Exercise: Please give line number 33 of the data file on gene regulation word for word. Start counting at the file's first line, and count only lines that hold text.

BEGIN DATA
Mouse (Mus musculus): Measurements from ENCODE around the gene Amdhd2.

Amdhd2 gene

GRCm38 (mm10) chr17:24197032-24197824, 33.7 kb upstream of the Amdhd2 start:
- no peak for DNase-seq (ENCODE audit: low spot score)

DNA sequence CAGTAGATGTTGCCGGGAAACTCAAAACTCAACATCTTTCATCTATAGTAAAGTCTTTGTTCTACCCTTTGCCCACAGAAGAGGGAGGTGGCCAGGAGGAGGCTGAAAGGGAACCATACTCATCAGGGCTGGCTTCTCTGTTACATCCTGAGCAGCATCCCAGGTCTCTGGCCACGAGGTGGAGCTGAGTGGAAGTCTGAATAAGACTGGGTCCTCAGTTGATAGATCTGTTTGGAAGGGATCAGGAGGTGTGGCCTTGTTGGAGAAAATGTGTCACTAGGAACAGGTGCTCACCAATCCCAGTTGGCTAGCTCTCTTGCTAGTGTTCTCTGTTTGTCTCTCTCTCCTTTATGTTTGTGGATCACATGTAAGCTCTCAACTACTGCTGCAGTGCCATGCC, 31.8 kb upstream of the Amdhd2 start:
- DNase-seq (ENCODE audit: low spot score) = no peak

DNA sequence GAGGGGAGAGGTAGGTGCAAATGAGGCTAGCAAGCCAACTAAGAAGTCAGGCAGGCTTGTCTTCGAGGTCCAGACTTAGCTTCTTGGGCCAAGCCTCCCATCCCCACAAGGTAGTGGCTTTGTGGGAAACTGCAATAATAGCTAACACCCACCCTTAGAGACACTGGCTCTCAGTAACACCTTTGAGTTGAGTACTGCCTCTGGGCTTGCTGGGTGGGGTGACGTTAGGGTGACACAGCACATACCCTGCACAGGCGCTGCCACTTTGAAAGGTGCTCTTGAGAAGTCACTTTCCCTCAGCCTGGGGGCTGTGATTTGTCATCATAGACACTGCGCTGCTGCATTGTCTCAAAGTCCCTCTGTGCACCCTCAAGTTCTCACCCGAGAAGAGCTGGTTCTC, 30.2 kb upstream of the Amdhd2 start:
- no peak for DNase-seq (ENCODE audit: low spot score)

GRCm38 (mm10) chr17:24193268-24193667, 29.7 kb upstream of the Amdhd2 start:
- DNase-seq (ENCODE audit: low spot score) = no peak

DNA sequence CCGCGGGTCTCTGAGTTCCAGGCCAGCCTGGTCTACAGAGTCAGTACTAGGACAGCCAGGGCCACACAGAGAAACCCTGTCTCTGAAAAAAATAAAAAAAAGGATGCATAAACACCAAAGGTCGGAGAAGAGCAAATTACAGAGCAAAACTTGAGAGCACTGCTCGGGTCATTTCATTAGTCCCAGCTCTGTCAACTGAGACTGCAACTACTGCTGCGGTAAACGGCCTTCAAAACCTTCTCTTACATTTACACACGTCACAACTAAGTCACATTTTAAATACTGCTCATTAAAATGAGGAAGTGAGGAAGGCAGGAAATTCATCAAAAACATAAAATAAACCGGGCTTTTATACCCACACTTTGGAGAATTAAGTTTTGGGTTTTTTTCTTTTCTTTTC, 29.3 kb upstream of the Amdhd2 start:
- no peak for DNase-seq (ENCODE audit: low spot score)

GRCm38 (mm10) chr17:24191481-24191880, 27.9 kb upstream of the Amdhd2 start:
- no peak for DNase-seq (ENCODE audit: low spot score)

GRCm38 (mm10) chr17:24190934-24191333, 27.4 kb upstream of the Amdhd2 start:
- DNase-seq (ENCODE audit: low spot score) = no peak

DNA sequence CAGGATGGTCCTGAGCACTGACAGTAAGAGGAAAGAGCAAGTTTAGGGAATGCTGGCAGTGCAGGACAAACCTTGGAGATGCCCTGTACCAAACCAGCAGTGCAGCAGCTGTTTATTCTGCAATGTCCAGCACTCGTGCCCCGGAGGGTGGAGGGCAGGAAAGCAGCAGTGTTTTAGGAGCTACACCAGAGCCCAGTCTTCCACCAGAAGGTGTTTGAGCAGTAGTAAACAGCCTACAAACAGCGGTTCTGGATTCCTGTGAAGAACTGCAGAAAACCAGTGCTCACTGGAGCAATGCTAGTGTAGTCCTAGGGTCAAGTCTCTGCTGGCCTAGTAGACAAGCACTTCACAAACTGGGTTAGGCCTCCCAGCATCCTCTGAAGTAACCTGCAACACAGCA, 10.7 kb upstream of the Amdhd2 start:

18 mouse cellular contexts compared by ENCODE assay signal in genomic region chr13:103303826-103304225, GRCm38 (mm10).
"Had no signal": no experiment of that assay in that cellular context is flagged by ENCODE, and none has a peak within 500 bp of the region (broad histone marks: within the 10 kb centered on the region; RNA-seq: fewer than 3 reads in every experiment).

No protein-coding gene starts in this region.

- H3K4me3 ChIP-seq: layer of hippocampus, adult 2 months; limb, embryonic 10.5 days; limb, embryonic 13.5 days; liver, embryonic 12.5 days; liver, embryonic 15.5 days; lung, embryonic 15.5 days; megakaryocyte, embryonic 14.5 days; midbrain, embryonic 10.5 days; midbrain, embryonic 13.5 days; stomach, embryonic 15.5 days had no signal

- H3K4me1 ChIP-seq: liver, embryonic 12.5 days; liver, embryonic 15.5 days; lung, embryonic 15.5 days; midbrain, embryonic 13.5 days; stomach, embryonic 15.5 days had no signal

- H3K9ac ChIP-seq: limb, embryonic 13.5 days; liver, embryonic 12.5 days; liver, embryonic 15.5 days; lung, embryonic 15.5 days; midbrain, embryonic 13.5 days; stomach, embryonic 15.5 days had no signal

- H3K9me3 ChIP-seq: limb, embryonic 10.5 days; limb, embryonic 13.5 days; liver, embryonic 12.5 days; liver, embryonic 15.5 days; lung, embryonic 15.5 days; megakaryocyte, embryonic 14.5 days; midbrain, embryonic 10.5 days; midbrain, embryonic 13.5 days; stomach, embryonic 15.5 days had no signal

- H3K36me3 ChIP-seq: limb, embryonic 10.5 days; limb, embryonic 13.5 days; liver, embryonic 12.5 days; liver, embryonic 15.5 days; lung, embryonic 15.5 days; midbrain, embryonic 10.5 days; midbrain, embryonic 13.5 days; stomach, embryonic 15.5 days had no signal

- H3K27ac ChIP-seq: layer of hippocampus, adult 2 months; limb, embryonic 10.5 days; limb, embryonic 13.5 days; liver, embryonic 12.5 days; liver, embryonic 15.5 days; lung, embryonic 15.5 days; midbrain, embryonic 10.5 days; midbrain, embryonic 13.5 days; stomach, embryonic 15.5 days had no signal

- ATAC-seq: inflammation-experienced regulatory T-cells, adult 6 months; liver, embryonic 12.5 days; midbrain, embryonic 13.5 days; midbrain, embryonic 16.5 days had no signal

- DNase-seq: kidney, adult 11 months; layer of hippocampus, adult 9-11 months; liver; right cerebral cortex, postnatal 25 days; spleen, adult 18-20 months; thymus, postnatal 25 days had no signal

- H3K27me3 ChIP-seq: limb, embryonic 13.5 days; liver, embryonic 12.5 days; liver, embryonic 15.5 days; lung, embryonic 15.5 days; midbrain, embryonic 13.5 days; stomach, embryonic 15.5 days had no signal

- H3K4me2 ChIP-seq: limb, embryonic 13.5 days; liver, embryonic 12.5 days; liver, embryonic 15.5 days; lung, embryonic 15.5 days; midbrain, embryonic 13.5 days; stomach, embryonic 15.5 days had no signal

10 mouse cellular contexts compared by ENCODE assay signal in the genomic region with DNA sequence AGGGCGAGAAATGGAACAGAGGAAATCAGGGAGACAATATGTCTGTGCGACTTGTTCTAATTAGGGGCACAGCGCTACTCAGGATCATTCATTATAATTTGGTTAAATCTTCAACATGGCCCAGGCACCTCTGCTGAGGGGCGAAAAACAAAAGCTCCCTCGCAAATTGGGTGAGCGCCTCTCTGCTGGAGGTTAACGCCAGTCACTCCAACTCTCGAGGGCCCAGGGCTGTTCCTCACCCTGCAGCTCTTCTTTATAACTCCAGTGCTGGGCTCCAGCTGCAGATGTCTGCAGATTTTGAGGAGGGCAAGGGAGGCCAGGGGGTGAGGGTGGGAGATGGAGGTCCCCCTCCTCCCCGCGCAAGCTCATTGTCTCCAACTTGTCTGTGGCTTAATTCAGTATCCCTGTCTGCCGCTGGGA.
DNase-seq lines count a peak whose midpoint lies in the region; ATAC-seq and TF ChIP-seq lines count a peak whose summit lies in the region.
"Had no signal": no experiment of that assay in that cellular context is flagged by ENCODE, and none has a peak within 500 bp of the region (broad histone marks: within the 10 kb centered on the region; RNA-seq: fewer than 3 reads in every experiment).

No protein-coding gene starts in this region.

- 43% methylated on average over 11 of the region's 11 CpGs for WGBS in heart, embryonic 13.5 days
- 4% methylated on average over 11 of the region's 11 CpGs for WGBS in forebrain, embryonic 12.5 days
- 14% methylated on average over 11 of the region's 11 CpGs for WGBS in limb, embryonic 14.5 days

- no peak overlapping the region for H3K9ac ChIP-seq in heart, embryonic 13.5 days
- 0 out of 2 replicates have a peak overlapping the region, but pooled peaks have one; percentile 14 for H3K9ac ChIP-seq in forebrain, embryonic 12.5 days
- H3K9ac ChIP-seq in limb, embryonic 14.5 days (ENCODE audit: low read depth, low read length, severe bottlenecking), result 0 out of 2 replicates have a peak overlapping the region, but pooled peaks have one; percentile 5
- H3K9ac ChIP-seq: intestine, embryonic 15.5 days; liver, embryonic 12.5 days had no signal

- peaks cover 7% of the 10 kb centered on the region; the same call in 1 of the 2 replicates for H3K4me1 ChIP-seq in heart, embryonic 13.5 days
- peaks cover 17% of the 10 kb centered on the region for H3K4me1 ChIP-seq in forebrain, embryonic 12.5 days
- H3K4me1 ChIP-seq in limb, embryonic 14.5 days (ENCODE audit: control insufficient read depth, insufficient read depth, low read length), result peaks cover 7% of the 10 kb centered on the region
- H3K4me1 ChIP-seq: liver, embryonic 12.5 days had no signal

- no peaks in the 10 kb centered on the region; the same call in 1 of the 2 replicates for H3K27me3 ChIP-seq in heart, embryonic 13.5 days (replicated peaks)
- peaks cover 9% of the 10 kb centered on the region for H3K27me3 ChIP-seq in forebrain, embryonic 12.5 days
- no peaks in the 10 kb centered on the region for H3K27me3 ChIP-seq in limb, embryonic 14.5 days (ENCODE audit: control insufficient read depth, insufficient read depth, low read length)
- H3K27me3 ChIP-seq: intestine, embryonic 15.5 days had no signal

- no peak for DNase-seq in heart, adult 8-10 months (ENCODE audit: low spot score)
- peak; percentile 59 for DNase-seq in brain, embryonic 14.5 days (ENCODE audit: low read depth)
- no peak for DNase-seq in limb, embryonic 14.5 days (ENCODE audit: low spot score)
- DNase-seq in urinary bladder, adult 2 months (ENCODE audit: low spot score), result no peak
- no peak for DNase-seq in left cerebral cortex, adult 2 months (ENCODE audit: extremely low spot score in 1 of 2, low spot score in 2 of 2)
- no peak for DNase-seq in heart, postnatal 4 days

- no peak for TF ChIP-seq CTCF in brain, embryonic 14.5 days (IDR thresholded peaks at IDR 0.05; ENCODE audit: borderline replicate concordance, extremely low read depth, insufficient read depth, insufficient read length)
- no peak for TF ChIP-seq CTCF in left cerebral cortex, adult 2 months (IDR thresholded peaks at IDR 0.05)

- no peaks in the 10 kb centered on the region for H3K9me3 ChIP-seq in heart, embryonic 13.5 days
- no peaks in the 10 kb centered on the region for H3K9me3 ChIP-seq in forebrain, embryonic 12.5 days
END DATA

"Had no signal": no experiment of that assay in that cellular context is flagged by ENCODE, and none has a peak within 500 bp of the region (broad histone marks: within the 10 kb centered on the region; RNA-seq: fewer than 3 reads in every experiment).